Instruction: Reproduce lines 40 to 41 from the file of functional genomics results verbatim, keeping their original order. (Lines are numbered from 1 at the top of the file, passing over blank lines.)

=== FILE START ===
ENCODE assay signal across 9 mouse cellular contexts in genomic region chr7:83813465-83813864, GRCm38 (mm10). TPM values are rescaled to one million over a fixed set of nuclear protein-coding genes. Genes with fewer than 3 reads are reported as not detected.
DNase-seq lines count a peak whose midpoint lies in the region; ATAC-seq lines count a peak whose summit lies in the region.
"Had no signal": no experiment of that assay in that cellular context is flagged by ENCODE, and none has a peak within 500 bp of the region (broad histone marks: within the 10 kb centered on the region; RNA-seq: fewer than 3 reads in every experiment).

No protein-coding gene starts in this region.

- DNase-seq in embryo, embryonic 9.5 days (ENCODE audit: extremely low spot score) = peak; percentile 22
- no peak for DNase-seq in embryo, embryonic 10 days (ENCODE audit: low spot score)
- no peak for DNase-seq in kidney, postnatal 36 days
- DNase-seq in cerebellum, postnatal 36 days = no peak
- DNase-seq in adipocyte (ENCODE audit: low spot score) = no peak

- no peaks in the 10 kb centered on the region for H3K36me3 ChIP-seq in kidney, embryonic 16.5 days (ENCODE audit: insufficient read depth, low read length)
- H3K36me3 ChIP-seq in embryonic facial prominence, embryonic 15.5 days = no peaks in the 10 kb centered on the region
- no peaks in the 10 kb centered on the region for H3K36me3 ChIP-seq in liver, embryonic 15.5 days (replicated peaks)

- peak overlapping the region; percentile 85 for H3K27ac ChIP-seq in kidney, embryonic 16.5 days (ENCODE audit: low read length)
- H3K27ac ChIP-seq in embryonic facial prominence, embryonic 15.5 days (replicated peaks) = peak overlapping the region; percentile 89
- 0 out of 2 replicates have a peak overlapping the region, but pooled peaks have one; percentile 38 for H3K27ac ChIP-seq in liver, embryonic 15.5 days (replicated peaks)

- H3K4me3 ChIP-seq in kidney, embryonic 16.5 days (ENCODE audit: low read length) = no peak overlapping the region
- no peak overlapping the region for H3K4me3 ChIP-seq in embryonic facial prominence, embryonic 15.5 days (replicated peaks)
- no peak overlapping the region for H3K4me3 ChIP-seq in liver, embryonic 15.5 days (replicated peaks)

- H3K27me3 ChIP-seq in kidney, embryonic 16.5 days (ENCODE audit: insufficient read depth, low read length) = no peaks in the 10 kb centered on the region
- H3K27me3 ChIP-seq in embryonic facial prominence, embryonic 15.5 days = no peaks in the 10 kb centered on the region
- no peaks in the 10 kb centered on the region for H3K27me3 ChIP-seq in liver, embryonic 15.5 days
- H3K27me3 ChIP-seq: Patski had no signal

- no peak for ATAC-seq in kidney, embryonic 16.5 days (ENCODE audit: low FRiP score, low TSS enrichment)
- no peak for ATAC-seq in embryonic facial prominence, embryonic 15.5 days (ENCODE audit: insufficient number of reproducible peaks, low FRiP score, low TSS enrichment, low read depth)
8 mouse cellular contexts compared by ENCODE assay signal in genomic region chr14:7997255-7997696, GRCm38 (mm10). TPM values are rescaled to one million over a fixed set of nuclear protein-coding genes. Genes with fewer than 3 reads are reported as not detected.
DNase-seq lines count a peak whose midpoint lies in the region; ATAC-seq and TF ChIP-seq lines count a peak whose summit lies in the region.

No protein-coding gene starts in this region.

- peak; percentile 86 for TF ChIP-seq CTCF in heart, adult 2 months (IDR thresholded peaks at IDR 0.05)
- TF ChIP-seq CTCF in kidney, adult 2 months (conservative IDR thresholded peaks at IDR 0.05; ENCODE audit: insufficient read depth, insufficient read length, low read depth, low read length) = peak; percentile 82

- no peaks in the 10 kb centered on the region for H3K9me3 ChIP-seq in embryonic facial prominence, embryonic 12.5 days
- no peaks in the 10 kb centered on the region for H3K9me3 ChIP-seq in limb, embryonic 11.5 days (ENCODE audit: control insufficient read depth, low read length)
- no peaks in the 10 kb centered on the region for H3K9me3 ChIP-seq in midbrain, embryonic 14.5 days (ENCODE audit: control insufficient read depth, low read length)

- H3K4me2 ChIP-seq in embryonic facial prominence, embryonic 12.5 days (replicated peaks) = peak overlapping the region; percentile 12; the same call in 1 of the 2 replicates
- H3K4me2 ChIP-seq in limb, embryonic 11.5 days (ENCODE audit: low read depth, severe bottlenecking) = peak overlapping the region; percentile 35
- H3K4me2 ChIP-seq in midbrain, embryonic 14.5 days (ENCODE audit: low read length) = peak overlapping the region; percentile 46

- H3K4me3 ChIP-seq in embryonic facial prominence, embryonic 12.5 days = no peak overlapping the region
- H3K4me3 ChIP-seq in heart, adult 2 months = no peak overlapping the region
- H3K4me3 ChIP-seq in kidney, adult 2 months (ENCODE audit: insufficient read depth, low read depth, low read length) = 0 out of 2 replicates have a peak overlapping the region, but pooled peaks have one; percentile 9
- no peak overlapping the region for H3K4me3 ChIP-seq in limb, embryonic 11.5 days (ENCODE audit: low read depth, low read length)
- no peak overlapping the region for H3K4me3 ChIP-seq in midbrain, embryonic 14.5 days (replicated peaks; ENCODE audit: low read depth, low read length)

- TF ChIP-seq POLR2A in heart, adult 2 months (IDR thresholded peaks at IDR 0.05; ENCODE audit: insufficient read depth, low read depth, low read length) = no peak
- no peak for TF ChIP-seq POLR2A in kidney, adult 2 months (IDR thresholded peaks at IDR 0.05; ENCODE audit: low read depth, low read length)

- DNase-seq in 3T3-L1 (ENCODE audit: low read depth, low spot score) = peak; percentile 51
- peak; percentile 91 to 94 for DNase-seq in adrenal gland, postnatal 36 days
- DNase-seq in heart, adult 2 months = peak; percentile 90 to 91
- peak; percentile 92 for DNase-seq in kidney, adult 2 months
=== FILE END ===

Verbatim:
- no peak overlapping the region for H3K4me3 ChIP-seq in midbrain, embryonic 14.5 days (replicated peaks; ENCODE audit: low read depth, low read length)

- TF ChIP-seq POLR2A in heart, adult 2 months (IDR thresholded peaks at IDR 0.05; ENCODE audit: insufficient read depth, low read depth, low read length) = no peak